“There’ll be a prick. Try to relax,” a nurse said as she prepared to plunge a needle into my shoulder.
Easy for you to say, I thought.
“Two on this side and then two on the other. We’ll start with the HepA and HepB shot and move on to the Tdap. Then we’ll end with the flu shot and Typhoid.” Tdap stands for Tetanus (lockjaw), Diphtheria and Pertussis (Whooping cough). It sounds more like a nickname than a vaccine.
What the hell am I doing? Receiving these shots reminded me of a bad game of Oregon Trail.
Two and a half hours earlier, nearly six months to the day from when we’d leave, I found myself at the Oklahoma City-County Department of Health. Lee Anne joined me for a scheduled consultation with Dr. Nelson Agudelo-Higuita, an infectious disease travel specialist. Neither of us really knew what we were in for. We just knew there were shots we needed six months in advance of traveling.
“I’m here to see Dr…” I stumbled with the pronunciation of Dr. Agudelo-Higuita’s name.
“I don’t know who that is. Why are you here?” an administrator asked skeptically.
“I believe we’re supposed to meet Dr…err…Nelson to do a consult about some vaccinations.”
All I got was a blank stare. Looking around, I thought she could be right and we were in the wrong place.
About twenty minutes later we were in a patient room with a gynecology chair taking up most of the extra space.
“Please sit. Dr. Agudelo-Higuito (let’s call him Dr. Nelson moving forward) will be here in a moment.” At this point, I want to meet this guy. He has the most complicated (and memorable) name ever and either the receptionist up front didn’t know who he was or I butchered his name beyond comprehension. Dr. Nelson greeted us with a big smile.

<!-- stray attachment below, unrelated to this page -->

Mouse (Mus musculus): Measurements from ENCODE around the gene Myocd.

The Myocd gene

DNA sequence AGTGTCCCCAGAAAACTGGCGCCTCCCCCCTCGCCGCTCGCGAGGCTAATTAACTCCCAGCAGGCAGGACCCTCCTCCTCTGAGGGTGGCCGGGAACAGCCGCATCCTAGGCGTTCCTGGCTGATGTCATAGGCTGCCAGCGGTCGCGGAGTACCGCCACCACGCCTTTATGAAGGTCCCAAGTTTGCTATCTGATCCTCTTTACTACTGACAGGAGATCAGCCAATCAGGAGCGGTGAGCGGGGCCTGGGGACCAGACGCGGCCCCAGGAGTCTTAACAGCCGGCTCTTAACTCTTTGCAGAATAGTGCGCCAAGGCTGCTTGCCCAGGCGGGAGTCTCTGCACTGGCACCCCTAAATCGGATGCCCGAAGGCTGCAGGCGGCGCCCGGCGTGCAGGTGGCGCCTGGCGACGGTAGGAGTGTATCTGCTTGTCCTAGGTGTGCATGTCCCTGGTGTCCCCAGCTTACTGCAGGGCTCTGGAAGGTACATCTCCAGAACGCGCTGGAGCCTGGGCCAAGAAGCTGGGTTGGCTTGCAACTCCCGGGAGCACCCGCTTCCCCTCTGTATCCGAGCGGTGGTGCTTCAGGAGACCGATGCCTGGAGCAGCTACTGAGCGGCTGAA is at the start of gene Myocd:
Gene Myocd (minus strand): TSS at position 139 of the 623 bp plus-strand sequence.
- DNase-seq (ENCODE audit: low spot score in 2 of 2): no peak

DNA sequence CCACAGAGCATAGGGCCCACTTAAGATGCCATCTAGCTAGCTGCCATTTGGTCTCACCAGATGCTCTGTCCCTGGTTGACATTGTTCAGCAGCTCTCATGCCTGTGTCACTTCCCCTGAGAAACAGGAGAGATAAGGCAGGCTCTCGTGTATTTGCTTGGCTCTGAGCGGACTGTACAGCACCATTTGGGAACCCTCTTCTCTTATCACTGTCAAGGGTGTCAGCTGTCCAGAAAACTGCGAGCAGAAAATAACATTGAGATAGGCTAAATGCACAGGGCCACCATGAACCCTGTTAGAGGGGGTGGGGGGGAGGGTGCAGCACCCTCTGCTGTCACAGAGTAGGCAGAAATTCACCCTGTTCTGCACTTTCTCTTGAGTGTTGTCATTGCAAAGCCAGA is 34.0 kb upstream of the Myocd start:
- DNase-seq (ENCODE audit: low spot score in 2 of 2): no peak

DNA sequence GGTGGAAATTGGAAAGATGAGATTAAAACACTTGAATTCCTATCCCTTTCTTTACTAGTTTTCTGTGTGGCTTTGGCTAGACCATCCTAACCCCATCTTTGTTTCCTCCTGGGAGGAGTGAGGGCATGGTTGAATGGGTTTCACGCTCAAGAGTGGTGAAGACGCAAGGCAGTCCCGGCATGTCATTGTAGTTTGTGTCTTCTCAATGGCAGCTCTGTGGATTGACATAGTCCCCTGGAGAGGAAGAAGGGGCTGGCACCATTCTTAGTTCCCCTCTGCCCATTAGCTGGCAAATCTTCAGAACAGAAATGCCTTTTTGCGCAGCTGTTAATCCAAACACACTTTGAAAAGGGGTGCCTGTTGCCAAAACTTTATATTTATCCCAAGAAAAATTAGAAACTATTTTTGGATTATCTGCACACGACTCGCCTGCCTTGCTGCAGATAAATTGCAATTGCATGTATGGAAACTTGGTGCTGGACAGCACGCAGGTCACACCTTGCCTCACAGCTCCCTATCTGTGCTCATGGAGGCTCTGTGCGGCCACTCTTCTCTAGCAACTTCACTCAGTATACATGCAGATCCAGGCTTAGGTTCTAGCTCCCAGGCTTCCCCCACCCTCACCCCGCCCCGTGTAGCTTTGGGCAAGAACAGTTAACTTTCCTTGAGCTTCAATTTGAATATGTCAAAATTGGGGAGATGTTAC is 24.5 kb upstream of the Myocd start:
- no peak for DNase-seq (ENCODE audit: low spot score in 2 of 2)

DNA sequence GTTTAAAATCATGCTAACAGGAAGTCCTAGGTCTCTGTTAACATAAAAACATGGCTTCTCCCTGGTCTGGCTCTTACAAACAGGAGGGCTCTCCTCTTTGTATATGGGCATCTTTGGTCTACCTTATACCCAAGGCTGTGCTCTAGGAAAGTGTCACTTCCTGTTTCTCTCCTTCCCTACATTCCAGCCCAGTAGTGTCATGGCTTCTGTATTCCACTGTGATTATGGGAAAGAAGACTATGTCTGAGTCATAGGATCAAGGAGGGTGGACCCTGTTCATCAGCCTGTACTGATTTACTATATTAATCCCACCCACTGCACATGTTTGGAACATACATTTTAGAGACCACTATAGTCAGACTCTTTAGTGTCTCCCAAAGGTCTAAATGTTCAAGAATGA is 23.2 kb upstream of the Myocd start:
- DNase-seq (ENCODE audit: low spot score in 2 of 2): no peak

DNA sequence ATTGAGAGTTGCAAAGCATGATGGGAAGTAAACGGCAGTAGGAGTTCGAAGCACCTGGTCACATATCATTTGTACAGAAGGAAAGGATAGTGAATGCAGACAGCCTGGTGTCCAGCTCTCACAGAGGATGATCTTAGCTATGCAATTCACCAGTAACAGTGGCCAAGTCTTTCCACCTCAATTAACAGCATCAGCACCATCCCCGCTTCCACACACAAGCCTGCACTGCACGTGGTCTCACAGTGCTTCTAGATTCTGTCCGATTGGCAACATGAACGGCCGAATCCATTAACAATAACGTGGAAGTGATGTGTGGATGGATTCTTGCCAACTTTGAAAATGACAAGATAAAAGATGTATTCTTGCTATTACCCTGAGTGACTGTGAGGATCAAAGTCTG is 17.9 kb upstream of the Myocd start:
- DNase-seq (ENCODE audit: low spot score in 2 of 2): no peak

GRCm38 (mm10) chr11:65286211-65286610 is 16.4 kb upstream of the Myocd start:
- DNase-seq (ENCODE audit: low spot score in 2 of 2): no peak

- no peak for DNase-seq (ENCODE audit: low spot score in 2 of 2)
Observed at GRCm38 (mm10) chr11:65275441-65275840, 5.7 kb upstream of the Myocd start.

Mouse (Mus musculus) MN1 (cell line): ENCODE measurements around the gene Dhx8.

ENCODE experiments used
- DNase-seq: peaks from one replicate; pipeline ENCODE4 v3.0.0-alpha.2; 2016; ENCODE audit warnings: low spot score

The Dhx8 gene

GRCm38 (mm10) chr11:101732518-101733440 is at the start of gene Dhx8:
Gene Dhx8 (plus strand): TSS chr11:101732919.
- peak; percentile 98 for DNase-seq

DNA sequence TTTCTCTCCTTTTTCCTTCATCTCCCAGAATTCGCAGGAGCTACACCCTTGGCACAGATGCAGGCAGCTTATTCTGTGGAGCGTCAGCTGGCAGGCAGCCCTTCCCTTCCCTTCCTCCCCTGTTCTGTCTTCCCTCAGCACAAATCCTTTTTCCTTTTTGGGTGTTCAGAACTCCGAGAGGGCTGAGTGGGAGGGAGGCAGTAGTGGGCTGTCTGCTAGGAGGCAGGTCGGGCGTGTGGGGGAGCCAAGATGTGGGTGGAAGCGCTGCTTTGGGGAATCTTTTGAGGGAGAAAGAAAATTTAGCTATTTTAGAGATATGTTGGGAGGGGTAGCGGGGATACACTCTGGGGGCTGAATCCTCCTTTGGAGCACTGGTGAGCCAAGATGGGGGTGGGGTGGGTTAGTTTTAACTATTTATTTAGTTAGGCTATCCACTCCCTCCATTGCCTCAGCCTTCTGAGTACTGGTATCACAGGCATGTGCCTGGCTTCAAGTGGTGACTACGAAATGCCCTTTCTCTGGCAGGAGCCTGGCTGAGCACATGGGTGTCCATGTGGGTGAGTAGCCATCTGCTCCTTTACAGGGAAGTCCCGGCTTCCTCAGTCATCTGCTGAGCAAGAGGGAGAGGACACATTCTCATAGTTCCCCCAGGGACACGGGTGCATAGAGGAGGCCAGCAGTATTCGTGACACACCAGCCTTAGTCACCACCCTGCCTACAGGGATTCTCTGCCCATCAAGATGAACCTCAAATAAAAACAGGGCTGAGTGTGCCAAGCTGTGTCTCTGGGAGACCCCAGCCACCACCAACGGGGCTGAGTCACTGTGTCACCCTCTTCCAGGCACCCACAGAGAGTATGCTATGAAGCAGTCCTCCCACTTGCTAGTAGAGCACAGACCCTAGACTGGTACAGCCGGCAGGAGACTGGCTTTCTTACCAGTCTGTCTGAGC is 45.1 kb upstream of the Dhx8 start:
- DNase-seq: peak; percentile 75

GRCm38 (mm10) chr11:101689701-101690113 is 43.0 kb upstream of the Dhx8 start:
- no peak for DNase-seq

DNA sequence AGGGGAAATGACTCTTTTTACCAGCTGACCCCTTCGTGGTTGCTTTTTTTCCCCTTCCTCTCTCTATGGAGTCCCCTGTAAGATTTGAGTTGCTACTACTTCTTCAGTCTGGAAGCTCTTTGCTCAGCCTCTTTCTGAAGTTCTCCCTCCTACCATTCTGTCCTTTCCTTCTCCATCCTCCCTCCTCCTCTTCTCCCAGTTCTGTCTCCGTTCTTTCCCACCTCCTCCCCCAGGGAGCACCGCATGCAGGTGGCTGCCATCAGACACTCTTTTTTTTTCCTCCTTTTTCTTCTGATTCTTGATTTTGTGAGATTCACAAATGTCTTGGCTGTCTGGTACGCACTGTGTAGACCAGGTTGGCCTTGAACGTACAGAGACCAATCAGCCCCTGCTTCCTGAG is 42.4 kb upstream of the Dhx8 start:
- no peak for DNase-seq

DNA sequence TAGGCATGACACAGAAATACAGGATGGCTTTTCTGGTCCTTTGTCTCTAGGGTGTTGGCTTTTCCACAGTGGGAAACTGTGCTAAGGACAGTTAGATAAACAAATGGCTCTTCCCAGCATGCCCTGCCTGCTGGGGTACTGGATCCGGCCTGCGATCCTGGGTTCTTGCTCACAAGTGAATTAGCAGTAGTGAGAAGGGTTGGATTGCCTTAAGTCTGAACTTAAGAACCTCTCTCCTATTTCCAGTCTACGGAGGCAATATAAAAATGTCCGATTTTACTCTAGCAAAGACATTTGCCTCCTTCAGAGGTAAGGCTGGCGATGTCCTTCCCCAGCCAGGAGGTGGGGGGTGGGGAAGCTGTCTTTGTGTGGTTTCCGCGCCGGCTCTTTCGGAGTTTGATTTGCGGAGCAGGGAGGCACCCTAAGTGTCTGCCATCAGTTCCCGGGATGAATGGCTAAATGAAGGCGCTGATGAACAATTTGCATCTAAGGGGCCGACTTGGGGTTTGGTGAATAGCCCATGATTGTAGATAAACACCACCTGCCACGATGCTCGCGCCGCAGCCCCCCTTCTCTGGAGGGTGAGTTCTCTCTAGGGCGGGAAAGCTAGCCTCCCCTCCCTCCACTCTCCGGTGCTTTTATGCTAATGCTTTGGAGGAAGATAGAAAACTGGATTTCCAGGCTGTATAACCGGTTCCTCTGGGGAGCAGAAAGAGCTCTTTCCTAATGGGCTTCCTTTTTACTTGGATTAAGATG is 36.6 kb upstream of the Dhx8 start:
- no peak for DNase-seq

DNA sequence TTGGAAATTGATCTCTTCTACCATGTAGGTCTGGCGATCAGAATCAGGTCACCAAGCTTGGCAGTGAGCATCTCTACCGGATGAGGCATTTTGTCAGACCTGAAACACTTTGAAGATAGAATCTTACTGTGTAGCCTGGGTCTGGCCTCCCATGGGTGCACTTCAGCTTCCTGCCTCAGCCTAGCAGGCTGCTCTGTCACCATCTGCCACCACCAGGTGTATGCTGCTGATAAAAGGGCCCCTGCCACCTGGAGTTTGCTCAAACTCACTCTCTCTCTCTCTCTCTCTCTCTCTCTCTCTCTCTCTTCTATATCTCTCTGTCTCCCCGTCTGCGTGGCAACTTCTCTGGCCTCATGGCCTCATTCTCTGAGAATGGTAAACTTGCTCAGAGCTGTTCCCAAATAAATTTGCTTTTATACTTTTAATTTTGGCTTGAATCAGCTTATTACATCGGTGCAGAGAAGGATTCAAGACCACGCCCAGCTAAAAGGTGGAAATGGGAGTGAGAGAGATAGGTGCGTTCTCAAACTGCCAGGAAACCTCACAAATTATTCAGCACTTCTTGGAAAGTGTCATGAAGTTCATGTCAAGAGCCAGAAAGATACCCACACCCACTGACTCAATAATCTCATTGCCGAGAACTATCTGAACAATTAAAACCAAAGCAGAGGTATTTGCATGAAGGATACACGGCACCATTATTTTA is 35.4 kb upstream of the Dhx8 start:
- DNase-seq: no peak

“You are traveling around the world?” he stated with crescendo excitement.
“Yes,” I said not really knowing what to say next.
By this time we were an hour behind on the scheduled appointment and Lee Anne needed to pick the boys up from school. Dr. Nelson said he was required to counsel us on the dangers of traveling in foreign countries. Lee Anne politely excused herself and I went ahead with the counseling. After all, I’d already invested an hour.
The consultation almost convinced me that this trip was a bad idea. It was strange – I intellectually knew it was his job to tell us what could go wrong, but Dr. Nelson seemed to relish telling me about every disease we could contract. He was very good at his job.
“Don’t eat shellfish,” he said. “Really, don’t want to eat any fish. There is no way to confirm whether it was caught in clean waters.”
“What about in Japan?” I asked knowing the best tuna in the world comes through those fish markets. My dreams of picking out a fish and having the chef cook it in front of me faded.
“Don’t touch any animals. Especially dogs.”
This was getting weirder by the second.
“Do not travel to Yemen, Afghanistan, Pakistan, Madagascar or the Congo. There are infectious diseases in all of these countries.” He pointed to a monitor from an infectious disease website.
The good news for Dr. Nelson is Yemen was not on our itinerary.
“Bring DEET bug spray everywhere you go. Spray on all sheets and all beds. You‘ll get used to the smell and it will help protect you from mosquitos which could ultimately lead to malaria or zika virus.”
Bug spray on sheets in every place we stay? At this point, I’m losing my mind.
“Avoid salads and ice in restaurants, tap water and brushing your teeth from the tap. Do not swim in any water. Most tourists die from being hit by a car, not wearing seatbelts and driving motorcycles. Be very careful.”
Hahahahahaha. Now he is just messing with me, I thought. The absurd now sounded ludicrous with the exception of driving motorcycles.
“I’m so excited for your family. Be sure to WhatsApp me on the trip.”
We had a new friend… and someone to reach out to if we touched a dog or contracted malaria.